From East Asia: Ginger, cinnamon, silk From South Asia: Pepper, sesame oil From South East Asia: Clove, nutmeg, mace From the Mediterranean: Glassware, jewelry, Textiles, pottery From Central Asia: Horses, jade
Effects of this Boom in Trade: Economic activities become more sophisticated and productive cultural exchange (art, language, religion)/ role of oasis towns spread of Buddhism, Hinduism and Christianity Manichaeism (Best example of religious syncretism along Silk Road) spread of disease weakened Han and Roman empires in particular reduction in trade with collapse Manichaeism Priests (3 rd – 7 th CE) Manichaeism Elements of: Zoroastrianism (Zarathustra), Christianity (Jesus) and Buddhism (Buddha) Prophet Mani (216-272 CE): a prophet for all of humanity Dualism and cosmic struggle (strong rationale for presence of good and evil) Personal salvation Strong missionary component Ascetic lifestyle (no marriage, no sex, no alcohol) High ethical standards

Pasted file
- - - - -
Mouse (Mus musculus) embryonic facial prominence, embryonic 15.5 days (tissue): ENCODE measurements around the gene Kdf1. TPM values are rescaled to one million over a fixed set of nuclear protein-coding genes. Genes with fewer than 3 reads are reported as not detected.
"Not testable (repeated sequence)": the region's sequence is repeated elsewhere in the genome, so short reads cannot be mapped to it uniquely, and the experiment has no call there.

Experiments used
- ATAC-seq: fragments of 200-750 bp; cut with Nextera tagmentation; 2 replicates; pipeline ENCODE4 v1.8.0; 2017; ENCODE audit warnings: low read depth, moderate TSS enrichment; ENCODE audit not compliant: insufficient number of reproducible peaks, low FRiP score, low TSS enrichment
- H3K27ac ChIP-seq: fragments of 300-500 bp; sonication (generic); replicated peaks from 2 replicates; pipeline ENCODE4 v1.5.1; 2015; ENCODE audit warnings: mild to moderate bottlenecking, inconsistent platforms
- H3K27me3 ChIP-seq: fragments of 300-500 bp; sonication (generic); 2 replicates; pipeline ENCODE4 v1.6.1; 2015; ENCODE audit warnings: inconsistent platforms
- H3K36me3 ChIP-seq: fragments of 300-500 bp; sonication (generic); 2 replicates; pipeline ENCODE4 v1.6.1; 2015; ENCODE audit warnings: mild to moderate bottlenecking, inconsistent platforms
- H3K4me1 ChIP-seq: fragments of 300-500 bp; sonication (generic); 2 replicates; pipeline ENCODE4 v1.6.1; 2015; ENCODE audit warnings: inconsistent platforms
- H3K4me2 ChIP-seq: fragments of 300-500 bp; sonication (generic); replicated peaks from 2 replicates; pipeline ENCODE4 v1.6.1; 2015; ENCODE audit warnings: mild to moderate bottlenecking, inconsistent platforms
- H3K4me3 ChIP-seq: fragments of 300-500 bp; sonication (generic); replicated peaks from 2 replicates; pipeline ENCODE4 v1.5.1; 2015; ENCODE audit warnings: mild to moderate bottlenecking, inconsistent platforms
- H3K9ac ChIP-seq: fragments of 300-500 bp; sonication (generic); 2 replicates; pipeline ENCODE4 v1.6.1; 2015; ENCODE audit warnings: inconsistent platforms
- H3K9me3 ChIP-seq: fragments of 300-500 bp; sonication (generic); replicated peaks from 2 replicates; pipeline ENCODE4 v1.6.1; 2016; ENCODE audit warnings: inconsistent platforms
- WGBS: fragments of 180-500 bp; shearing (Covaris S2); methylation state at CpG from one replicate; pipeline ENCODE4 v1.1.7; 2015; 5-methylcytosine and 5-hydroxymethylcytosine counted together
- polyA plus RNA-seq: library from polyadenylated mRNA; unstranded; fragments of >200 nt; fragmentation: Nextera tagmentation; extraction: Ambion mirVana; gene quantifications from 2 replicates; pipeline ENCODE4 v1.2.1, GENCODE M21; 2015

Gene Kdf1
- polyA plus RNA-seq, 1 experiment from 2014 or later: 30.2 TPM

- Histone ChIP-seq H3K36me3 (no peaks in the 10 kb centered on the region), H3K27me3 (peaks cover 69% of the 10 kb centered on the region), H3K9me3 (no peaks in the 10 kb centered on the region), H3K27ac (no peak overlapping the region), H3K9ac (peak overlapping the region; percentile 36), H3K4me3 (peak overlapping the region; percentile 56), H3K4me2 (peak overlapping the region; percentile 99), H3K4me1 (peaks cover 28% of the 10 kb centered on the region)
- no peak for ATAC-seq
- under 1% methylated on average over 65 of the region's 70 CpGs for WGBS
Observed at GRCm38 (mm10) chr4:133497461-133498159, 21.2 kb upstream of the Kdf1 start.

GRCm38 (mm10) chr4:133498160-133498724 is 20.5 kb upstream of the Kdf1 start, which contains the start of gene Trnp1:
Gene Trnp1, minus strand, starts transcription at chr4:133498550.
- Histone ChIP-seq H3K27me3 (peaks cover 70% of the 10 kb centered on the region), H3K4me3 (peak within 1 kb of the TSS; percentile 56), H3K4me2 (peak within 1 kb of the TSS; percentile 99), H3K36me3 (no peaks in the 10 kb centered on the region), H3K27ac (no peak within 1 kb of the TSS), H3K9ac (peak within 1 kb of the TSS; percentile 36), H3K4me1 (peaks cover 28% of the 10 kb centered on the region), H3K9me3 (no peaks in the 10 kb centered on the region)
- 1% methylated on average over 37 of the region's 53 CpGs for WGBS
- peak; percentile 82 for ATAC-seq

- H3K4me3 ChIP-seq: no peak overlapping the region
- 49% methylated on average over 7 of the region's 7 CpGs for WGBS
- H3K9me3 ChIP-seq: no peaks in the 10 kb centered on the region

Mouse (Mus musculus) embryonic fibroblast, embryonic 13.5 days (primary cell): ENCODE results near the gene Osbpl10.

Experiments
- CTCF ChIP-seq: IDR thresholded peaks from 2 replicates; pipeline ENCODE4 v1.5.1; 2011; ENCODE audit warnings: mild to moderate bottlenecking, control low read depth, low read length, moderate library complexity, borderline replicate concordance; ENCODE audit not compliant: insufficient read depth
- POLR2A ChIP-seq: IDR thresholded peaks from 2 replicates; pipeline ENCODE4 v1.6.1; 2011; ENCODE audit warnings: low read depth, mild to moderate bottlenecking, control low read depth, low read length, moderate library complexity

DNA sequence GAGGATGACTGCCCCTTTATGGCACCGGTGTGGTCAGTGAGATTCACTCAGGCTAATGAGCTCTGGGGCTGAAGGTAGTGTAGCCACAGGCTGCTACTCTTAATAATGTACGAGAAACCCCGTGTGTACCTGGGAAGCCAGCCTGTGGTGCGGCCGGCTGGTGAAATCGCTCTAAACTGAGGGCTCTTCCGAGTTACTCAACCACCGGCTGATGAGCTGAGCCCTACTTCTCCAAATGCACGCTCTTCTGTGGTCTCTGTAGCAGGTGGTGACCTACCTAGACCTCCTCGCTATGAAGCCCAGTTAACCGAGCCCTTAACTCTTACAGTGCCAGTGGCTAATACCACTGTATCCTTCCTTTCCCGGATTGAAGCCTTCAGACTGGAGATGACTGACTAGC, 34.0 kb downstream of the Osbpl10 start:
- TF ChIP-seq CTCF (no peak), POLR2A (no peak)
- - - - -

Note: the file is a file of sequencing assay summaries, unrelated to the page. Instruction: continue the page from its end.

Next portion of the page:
Internal Decay: Generals assume authority, reduce Emperor to puppet figure Marriage alliances led to conflict Continued problem of land distribution disease Yellow Turban Uprising 184CE 200 CE Han Dynasty abolished, replaced by 3 kingdoms External Pressures: Immigration of northern nomads increases Collapse of the Han Dynasty: Internal Decay and External Pressures Spread of Epidemic Disease Sets the Stage……
sinicization of nomadic peoples (adoption of sedentary lifestyle, adoption of Chinese names, dress, intermarriage rise in Buddhism and Daoism (Confucianism loses credibility: WHY?) disintegration into regional states Collapse of the Han Dynasty: Internal Decay and External Pressures Effects?
Collapse of the Roman Empire: Internal Decay and External Pressures Internal Decay: Tetrarchs? Role of Constantine? Diocletian r. 284-305 CE Constantine r. 313-337 CE Barracks Emperors Epidemics Disintegration of Imperial Economy Regional Self Sufficiency favored